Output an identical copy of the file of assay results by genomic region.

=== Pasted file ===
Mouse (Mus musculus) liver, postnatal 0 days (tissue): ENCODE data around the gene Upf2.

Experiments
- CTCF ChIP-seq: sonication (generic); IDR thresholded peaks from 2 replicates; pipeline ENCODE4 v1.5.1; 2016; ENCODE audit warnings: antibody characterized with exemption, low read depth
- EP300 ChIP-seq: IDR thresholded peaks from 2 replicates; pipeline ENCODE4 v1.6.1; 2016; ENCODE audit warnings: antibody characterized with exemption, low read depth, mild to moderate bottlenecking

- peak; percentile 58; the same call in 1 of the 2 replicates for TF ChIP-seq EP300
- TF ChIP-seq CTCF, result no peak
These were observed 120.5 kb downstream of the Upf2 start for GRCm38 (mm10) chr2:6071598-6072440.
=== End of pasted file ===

Mouse (Mus musculus) liver, postnatal 0 days (tissue): ENCODE data around the gene Upf2.

Experiments
- CTCF ChIP-seq: sonication (generic); IDR thresholded peaks from 2 replicates; pipeline ENCODE4 v1.5.1; 2016; ENCODE audit warnings: antibody characterized with exemption, low read depth
- EP300 ChIP-seq: IDR thresholded peaks from 2 replicates; pipeline ENCODE4 v1.6.1; 2016; ENCODE audit warnings: antibody characterized with exemption, low read depth, mild to moderate bottlenecking

- peak; percentile 58; the same call in 1 of the 2 replicates for TF ChIP-seq EP300
- TF ChIP-seq CTCF, result no peak
These were observed 120.5 kb downstream of the Upf2 start for GRCm38 (mm10) chr2:6071598-6072440.